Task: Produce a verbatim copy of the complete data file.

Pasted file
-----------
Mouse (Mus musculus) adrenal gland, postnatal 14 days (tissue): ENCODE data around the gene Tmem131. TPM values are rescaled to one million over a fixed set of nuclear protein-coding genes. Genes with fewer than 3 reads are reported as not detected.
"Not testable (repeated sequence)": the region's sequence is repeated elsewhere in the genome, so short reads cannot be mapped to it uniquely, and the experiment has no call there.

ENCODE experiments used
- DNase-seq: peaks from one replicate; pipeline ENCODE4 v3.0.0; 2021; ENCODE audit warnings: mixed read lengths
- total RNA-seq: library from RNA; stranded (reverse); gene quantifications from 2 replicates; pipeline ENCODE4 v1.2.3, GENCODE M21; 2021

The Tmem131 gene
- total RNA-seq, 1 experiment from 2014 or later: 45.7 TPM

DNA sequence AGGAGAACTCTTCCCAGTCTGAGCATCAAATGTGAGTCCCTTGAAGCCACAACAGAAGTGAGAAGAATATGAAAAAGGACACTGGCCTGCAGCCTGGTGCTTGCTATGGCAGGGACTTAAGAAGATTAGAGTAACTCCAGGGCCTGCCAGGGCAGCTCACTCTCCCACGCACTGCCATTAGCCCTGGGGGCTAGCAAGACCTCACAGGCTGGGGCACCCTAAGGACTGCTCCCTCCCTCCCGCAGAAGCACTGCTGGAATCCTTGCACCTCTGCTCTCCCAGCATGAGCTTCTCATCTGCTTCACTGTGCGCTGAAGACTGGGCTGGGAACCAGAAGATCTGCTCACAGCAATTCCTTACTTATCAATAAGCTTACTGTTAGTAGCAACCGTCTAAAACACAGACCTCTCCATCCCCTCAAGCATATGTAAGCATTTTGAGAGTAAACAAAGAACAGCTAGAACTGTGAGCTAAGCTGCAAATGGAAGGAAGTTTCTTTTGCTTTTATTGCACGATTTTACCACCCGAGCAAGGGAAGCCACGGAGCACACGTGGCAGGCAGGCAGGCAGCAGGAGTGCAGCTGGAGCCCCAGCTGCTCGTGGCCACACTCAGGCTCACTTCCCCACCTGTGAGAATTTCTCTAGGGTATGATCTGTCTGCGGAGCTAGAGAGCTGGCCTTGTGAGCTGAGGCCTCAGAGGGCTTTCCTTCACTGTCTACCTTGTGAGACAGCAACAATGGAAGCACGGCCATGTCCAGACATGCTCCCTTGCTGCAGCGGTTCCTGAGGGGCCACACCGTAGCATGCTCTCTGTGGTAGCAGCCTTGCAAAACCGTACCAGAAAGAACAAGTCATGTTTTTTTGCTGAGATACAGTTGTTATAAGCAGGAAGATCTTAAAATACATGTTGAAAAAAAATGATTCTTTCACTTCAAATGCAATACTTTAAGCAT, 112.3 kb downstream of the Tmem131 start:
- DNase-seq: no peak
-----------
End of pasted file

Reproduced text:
Mouse (Mus musculus) adrenal gland, postnatal 14 days (tissue): ENCODE data around the gene Tmem131. TPM values are rescaled to one million over a fixed set of nuclear protein-coding genes. Genes with fewer than 3 reads are reported as not detected.
"Not testable (repeated sequence)": the region's sequence is repeated elsewhere in the genome, so short reads cannot be mapped to it uniquely, and the experiment has no call there.

ENCODE experiments used
- DNase-seq: peaks from one replicate; pipeline ENCODE4 v3.0.0; 2021; ENCODE audit warnings: mixed read lengths
- total RNA-seq: library from RNA; stranded (reverse); gene quantifications from 2 replicates; pipeline ENCODE4 v1.2.3, GENCODE M21; 2021

The Tmem131 gene
- total RNA-seq, 1 experiment from 2014 or later: 45.7 TPM

DNA sequence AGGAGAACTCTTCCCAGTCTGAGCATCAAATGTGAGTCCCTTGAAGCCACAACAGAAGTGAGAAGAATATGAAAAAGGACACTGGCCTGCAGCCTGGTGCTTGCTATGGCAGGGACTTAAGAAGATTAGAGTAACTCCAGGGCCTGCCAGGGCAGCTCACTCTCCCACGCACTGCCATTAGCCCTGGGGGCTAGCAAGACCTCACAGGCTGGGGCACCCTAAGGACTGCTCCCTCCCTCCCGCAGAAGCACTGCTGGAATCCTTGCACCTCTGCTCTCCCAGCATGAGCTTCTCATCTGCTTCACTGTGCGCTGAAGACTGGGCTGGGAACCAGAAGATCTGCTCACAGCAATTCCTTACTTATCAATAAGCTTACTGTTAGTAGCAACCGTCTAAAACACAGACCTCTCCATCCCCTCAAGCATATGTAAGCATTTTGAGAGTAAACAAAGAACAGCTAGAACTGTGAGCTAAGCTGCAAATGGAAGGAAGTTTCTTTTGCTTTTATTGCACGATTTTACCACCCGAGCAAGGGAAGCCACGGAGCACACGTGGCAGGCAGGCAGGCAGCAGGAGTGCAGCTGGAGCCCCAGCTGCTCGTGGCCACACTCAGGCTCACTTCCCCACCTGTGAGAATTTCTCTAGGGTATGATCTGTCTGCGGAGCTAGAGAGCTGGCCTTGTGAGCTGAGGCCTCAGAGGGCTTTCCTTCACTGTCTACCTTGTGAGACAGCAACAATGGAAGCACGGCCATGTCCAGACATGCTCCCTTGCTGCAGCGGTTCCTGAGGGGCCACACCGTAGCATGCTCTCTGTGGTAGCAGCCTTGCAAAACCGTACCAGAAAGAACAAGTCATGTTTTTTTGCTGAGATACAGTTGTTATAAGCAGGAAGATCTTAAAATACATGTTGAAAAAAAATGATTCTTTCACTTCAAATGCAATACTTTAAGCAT, 112.3 kb downstream of the Tmem131 start:
- DNase-seq: no peak